A photograph of a classy-looking menu.

Image: Flickr Creative Commons

You’re feeling a bit peckish. You go into a restaurant: it’s nice, with good lighting and delightfully chilly air conditioning. Then, when you sit down and start poring over the menu in front of you, and drool starts leaking out the corners of your mouth because you realize you’re starving. Well, here’s a fun fact: that’s what the menu wanted all along.

A menu is a more complicated creature than it initially appears. There are a few specific ways that menus target your hunger—and your wallet. An effective menu is all about placement and color: where your eyes go has a big impact on what you’ll order.

If an item is described in green, people are more likely to think it’s fresh (even if that’s not necessarily true); orange stimulates the appetite, and yellow is eye-catching and fun. And red, as it happens, is used to get people to buy the items that will yield the most profit for the restaurant.

When we look at a menu, we typically look at the middle first, so it makes sense that that’s where we’ll find the more expensive menu items that earn the most money for the business. They’re usually described so well that it’s hard to turn them down!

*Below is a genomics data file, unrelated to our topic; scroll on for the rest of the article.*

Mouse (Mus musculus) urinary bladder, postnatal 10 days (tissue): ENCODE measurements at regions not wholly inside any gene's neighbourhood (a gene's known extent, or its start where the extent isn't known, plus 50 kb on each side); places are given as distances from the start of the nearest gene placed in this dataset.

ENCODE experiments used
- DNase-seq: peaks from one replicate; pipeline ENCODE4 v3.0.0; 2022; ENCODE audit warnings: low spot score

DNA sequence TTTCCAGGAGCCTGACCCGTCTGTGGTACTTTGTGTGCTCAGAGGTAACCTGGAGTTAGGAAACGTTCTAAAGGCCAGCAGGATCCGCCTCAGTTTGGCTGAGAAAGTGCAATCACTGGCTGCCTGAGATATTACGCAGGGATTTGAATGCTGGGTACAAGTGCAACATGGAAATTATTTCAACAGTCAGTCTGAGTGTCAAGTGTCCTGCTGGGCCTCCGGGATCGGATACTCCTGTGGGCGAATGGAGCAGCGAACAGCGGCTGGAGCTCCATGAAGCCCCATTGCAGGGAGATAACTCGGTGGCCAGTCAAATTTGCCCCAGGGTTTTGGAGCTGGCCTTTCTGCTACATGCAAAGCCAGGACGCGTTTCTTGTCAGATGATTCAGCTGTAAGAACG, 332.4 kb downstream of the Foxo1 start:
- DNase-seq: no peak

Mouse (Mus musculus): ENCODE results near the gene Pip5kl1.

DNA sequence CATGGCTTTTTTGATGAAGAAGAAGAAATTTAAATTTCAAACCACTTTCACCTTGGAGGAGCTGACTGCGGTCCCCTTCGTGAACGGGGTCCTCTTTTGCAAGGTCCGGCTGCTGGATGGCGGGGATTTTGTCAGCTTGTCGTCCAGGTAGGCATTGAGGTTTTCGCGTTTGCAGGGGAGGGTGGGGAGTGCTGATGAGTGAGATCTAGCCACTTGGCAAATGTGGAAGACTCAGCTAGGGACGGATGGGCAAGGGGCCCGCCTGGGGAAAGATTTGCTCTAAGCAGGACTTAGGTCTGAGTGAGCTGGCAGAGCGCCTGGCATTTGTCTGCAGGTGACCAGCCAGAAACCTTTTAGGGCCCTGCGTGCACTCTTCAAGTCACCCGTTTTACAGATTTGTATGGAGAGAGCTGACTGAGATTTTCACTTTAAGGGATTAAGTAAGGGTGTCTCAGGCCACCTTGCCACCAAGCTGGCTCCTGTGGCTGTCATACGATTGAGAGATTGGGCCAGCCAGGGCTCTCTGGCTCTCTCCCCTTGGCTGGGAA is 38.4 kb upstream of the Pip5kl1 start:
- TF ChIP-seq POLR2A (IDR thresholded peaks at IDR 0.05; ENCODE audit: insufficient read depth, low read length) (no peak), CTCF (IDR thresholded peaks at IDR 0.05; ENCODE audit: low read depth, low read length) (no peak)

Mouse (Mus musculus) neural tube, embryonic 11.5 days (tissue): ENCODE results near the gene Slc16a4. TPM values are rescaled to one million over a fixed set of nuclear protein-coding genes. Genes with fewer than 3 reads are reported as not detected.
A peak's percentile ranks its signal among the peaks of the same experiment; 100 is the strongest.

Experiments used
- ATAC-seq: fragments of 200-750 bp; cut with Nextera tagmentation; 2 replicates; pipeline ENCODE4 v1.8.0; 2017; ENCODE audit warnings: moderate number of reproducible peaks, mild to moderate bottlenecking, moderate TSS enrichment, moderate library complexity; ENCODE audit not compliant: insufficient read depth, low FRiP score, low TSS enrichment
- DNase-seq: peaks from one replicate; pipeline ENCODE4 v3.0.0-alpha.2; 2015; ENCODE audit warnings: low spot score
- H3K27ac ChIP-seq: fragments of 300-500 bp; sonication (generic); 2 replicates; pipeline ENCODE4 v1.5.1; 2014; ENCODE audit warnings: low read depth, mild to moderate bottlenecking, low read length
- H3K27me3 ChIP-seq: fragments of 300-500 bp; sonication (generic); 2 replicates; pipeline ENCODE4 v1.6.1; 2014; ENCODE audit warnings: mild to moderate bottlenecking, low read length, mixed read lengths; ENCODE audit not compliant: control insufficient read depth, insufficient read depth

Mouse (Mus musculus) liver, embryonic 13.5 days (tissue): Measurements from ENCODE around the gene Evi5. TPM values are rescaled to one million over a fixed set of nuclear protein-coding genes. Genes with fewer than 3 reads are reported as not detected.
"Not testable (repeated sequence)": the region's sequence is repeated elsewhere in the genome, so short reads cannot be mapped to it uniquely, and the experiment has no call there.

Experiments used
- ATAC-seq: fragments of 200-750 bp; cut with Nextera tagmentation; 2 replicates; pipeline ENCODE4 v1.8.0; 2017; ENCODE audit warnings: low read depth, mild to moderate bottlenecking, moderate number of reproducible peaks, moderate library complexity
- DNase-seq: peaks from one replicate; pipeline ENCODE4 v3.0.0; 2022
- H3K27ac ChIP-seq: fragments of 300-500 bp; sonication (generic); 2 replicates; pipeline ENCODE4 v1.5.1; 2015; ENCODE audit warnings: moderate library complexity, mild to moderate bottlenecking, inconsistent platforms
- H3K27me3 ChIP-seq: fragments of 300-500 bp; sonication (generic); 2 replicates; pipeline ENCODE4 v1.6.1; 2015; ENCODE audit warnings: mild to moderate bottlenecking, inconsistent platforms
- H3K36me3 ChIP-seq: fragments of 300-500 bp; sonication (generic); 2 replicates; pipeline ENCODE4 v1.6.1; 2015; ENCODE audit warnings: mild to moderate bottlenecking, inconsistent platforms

And here’s something extra-sneaky: some restaurants actively try to deceive diners about prices by putting a slightly more expensive item at the top of the menu to make the other selections seem like you’re getting more for less. And as with many other kinds of purchases, most menu prices will end in a number like .95 or .50, so if you’re looking at a dish that’s priced at $10.95, you’ll think you’re getting a meal for ten bucks, rather than eleven.

If the menu is created smartly, it won’t have too many options; too much choice can be entirely overwhelming. It’s less stressful to choose a dish if you only have a handful of options. The infographic suggests that restaurant owners list only seven dishes in each category so we feel like we have a good selection, but not so many options that it’s overwhelming.

But menu engineering isn’t the only way restaurants trick you into eating and spending money (and did you know that there’s an industry called menu engineering?). Restaurants make bids for your attention in a number of different ways. In the end you’ll end up ordering what sounds most delicious to you at the time, but it’s good to be aware of how the restaurant might get you to spend more money than you realize.